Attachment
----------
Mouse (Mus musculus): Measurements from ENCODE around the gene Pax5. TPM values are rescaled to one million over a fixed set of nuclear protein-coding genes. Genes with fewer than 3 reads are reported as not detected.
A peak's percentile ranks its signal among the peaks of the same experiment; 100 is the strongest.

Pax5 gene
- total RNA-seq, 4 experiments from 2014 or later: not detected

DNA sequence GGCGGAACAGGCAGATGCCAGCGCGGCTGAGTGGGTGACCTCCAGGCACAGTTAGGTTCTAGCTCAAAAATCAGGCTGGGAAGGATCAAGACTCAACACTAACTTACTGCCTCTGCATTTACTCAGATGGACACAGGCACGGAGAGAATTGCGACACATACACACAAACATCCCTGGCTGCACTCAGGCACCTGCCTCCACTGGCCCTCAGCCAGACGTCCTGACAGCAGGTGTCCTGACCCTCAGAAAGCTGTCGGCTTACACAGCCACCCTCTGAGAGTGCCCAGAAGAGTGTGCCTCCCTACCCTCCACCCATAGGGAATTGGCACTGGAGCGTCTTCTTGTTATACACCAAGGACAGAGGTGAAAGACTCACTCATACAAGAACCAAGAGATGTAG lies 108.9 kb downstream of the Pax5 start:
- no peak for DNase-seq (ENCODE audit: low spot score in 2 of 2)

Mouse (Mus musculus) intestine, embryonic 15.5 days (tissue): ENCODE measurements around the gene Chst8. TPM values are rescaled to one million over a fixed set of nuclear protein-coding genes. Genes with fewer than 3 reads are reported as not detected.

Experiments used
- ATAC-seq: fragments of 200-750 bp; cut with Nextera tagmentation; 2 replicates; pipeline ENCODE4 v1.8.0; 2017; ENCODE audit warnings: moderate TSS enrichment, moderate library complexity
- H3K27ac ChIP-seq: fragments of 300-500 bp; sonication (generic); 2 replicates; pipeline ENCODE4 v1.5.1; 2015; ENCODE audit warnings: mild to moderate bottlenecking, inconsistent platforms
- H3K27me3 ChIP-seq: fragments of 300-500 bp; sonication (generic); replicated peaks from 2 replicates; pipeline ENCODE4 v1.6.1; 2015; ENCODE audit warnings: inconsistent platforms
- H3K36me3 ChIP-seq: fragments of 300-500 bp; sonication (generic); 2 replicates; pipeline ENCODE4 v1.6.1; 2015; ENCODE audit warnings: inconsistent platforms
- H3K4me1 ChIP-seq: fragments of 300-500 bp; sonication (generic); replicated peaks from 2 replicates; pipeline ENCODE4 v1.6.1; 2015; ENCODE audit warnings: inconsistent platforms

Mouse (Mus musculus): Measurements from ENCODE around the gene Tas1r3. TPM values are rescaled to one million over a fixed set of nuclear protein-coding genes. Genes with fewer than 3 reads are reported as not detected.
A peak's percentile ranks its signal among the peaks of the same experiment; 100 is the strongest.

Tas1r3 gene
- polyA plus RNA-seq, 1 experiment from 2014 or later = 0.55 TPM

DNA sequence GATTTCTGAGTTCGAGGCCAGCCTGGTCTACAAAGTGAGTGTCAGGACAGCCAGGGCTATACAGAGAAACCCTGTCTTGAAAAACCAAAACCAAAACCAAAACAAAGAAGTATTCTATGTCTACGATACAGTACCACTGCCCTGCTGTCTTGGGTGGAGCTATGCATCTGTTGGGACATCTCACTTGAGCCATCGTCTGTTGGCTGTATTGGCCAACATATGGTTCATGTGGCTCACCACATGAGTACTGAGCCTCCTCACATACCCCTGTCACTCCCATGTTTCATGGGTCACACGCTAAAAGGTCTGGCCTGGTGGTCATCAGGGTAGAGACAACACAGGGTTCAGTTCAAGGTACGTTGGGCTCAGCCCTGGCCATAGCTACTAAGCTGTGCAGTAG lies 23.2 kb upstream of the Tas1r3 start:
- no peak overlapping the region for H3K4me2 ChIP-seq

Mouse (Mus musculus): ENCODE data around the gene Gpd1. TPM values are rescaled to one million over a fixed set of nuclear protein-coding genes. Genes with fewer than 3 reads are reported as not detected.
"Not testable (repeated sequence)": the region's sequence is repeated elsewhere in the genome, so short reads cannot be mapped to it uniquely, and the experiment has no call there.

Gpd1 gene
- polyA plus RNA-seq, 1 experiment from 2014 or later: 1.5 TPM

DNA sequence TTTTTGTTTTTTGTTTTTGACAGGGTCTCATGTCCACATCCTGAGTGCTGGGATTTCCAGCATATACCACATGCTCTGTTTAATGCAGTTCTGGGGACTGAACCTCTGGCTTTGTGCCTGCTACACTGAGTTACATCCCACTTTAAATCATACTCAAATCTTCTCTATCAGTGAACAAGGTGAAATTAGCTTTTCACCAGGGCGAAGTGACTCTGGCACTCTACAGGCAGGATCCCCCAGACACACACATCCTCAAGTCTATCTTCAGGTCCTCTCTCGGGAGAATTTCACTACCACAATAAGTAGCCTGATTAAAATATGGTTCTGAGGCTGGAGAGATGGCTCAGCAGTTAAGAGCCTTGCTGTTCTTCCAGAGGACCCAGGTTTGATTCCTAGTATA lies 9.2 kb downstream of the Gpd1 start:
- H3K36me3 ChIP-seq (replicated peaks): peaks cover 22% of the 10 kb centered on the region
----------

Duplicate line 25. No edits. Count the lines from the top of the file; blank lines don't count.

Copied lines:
- H3K36me3 ChIP-seq (replicated peaks): peaks cover 22% of the 10 kb centered on the region